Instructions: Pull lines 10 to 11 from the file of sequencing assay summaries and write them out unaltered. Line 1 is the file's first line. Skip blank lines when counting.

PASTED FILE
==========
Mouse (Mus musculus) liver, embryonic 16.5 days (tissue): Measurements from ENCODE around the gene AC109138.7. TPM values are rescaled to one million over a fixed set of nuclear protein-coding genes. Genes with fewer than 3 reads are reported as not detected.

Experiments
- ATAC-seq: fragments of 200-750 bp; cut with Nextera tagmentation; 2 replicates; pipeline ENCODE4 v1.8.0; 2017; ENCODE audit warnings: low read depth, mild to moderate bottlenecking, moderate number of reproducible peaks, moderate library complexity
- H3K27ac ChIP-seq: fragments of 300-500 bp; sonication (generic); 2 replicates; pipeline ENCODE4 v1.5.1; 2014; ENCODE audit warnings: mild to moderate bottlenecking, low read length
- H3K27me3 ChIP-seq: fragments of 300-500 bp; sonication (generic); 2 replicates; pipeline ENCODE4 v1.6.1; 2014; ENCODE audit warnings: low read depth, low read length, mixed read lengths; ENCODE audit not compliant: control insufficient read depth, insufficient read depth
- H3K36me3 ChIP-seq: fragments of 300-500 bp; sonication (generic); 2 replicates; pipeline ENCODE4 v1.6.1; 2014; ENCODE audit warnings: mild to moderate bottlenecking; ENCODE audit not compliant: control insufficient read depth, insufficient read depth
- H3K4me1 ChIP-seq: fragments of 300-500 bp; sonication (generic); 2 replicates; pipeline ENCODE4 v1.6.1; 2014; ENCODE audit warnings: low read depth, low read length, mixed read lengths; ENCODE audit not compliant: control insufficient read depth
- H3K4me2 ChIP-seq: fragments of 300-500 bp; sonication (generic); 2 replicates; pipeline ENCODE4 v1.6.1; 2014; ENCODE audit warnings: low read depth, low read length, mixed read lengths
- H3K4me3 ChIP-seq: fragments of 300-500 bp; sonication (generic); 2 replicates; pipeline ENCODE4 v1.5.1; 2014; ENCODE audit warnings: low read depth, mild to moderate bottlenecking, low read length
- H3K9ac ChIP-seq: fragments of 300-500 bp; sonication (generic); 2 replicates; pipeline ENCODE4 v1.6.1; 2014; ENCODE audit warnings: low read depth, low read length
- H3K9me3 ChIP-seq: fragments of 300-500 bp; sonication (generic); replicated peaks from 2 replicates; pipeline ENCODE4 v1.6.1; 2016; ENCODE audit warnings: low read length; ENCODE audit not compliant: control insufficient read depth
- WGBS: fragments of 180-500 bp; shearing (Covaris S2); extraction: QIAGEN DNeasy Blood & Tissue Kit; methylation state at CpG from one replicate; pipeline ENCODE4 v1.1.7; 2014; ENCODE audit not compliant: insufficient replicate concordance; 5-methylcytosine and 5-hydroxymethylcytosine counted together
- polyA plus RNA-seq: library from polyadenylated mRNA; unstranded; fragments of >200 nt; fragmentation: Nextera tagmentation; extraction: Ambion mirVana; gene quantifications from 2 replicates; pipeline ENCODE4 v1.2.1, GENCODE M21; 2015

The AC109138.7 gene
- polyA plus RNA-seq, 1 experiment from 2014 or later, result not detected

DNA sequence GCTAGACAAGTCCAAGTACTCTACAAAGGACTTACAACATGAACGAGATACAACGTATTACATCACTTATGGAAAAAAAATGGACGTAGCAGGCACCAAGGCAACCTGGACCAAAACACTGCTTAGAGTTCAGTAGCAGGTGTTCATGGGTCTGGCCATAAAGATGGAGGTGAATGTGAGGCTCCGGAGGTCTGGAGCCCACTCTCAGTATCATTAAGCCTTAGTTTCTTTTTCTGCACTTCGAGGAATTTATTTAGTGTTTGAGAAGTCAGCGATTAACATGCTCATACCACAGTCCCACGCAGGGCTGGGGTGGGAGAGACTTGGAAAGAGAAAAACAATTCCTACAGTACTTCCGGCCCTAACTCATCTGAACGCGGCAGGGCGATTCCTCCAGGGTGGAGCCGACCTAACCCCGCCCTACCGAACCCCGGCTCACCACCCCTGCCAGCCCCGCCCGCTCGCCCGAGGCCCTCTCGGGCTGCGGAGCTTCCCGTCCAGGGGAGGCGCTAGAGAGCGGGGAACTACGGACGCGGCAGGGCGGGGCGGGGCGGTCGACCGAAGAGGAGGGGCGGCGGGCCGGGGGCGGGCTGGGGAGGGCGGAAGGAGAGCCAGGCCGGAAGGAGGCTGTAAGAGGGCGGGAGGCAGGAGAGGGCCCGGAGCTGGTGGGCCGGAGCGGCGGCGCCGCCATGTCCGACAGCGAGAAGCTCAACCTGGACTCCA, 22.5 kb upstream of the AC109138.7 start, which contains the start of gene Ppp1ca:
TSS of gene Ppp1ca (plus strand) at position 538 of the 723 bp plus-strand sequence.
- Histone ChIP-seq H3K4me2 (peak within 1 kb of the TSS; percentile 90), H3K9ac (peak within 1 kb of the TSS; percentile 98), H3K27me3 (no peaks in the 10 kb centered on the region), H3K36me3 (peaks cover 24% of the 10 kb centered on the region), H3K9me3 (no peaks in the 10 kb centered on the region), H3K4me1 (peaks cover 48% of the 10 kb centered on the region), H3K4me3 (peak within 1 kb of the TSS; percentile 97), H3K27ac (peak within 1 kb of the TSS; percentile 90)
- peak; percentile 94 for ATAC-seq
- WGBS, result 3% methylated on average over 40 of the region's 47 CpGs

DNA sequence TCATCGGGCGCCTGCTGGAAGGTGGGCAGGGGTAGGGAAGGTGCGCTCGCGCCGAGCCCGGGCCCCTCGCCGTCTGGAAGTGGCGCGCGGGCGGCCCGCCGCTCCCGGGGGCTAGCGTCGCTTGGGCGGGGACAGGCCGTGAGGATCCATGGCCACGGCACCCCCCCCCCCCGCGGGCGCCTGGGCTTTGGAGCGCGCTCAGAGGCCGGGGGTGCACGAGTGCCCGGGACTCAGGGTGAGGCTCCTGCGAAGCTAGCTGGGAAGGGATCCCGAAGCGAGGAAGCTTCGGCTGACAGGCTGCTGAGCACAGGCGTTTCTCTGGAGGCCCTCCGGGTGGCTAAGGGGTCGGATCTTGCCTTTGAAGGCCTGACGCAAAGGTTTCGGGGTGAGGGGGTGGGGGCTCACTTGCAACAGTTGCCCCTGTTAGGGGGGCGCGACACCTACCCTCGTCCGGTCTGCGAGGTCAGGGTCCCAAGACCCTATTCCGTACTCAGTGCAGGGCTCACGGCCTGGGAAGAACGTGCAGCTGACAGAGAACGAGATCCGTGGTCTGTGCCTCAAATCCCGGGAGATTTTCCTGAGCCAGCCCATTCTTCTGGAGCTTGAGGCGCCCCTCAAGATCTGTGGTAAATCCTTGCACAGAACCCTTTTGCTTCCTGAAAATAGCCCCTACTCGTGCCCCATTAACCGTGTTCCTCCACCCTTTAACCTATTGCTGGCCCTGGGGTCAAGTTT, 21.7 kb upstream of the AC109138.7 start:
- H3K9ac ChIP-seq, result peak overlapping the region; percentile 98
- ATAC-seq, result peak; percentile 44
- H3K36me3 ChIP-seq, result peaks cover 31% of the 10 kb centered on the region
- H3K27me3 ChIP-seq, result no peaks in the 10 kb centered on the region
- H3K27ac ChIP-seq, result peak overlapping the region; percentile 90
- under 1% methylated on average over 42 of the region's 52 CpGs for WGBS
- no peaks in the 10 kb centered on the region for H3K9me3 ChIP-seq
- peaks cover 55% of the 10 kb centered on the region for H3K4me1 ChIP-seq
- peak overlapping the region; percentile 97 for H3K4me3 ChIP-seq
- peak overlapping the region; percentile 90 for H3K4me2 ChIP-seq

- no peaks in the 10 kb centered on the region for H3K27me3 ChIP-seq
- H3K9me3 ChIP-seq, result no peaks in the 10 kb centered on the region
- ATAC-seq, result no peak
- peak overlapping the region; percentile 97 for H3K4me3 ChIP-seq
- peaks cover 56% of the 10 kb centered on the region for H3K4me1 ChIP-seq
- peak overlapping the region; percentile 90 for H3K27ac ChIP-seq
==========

- H3K9ac ChIP-seq: fragments of 300-500 bp; sonication (generic); 2 replicates; pipeline ENCODE4 v1.6.1; 2014; ENCODE audit warnings: low read depth, low read length
- H3K9me3 ChIP-seq: fragments of 300-500 bp; sonication (generic); replicated peaks from 2 replicates; pipeline ENCODE4 v1.6.1; 2016; ENCODE audit warnings: low read length; ENCODE audit not compliant: control insufficient read depth